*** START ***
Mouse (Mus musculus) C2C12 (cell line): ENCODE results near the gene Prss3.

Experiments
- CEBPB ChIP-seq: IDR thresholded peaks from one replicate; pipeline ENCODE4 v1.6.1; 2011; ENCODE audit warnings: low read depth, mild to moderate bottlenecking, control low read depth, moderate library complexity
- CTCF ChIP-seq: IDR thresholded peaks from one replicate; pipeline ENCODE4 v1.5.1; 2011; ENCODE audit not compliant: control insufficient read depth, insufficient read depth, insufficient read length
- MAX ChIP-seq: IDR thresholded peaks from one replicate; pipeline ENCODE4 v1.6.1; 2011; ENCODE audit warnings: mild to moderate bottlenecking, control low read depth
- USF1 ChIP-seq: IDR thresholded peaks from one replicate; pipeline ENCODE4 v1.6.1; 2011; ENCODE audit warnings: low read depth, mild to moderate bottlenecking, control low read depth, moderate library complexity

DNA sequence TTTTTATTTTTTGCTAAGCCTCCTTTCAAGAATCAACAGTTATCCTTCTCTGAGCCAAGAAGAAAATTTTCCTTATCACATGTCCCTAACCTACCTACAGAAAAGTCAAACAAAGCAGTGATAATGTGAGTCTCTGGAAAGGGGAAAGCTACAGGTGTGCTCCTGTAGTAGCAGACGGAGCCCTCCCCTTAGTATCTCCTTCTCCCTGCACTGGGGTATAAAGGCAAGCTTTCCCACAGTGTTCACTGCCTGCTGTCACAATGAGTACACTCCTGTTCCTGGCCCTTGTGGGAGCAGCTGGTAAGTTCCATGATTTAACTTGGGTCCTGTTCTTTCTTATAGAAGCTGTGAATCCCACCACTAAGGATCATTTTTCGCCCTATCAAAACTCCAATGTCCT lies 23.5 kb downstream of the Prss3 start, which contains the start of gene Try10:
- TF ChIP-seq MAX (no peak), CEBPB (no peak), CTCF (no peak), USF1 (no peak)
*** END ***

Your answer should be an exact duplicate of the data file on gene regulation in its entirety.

Mouse (Mus musculus) C2C12 (cell line): ENCODE results near the gene Prss3.

Experiments
- CEBPB ChIP-seq: IDR thresholded peaks from one replicate; pipeline ENCODE4 v1.6.1; 2011; ENCODE audit warnings: low read depth, mild to moderate bottlenecking, control low read depth, moderate library complexity
- CTCF ChIP-seq: IDR thresholded peaks from one replicate; pipeline ENCODE4 v1.5.1; 2011; ENCODE audit not compliant: control insufficient read depth, insufficient read depth, insufficient read length
- MAX ChIP-seq: IDR thresholded peaks from one replicate; pipeline ENCODE4 v1.6.1; 2011; ENCODE audit warnings: mild to moderate bottlenecking, control low read depth
- USF1 ChIP-seq: IDR thresholded peaks from one replicate; pipeline ENCODE4 v1.6.1; 2011; ENCODE audit warnings: low read depth, mild to moderate bottlenecking, control low read depth, moderate library complexity

DNA sequence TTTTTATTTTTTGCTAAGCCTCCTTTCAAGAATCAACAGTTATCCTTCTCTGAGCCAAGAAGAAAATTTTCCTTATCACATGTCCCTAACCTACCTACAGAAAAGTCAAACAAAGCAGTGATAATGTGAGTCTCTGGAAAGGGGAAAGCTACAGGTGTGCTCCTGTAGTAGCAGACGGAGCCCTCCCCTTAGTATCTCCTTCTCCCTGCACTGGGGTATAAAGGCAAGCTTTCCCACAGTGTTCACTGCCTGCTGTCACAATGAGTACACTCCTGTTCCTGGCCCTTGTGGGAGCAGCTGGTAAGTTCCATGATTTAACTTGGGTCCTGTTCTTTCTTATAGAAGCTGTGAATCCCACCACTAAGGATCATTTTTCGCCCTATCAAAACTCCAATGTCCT lies 23.5 kb downstream of the Prss3 start, which contains the start of gene Try10:
- TF ChIP-seq MAX (no peak), CEBPB (no peak), CTCF (no peak), USF1 (no peak)